EGYPT: Time to get down to the nuts and bolts of democracy, analyst urges
[Editor's note: Analysts at the Carnegie Endowment for International Peace are among the contributors to Babylon & Beyond. Carnegie is renowned for its political, economic and social analysis of the Middle East. The views represented are the author's.]
Egyptians’ first responsibility is to fully participate in this transitional phase. People need to act alongside the military, not against it. Citizens are critical for ensuring a democratic transformation and the emergence of a society based on equal opportunity and social justice. The revolution owed its legitimacy to its popular support and now the popular will must be used in new political, legal and constitutional contexts.
To do this, Egypt needs a constituent assembly to draft a new constitution that does not give a president limitless powers, as the current constitution does. A parliamentary regime is preferable as it is the best suited type of government for guaranteeing that various forces are represented. Egypt suffered from a frightening advance of executive authority since the revolution in 1952, and a parliamentary system would help ensure that legislative and judicial authorities have the much-needed powers to safeguard from a repeated encroachment.
The civil nature of the state and politics in Egypt also needs to be affirmed in a new constitution. This needs to be distinct from militarized or religious politics. The current constitution’s second article refers to Sharia Law as a basic source for legislation and this should be looked at again. A detailed reexamination will help move the country toward complete constitutional equality — for both Muslims and Christians.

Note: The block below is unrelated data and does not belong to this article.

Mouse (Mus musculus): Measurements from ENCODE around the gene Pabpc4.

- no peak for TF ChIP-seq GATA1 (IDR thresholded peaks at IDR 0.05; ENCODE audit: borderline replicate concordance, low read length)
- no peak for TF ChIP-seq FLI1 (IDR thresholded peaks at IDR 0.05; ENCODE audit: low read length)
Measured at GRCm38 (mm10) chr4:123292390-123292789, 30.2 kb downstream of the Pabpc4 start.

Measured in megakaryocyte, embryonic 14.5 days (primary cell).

The military made the right move in dissolving parliament, as it was formed after illegitimate elections. New elections should be held after the electoral system is amended so Egypt can progress toward a proportional list system. And effective judicial supervision needs to be established for elections to proceed fairly. To ensure free elections, there should be domestic and international supervision and the Interior Ministry must be distanced from the electoral process. On top of this, ill-reputed laws such as the Emergency Law and the Parties Law need to be removed, the commissions related to them must be abolished, and political parties need to be allowed to obtain licenses via declaration.
The current government should also be dismissed in favor of a national salvation government made up of technocrats and independent experts who will administer the transition together with the armed forces. And the ruling National Democratic Party — which is staffed by corrupt businessmen and thugs and has promoted the hereditary transmission of power — must be dissolved and expelled from political life.
Finally, after the new constitution is drafted, Egyptians need a specific time frame for the transition — this phase will end with presidential and parliamentary elections. Six months should be a sufficient amount of time to administer the transition and thus establish a new Egypt with a parliamentary democratic regime. At this point the military can leave the political landscape after it successfully watched over a successful move to democracy.
-- Amr Hamzawy
Photo: Egyptian demonstrators rally as soldiers watch in Cairo on Feb. 1. Credit: Patrick Bazi / AFP/Getty Images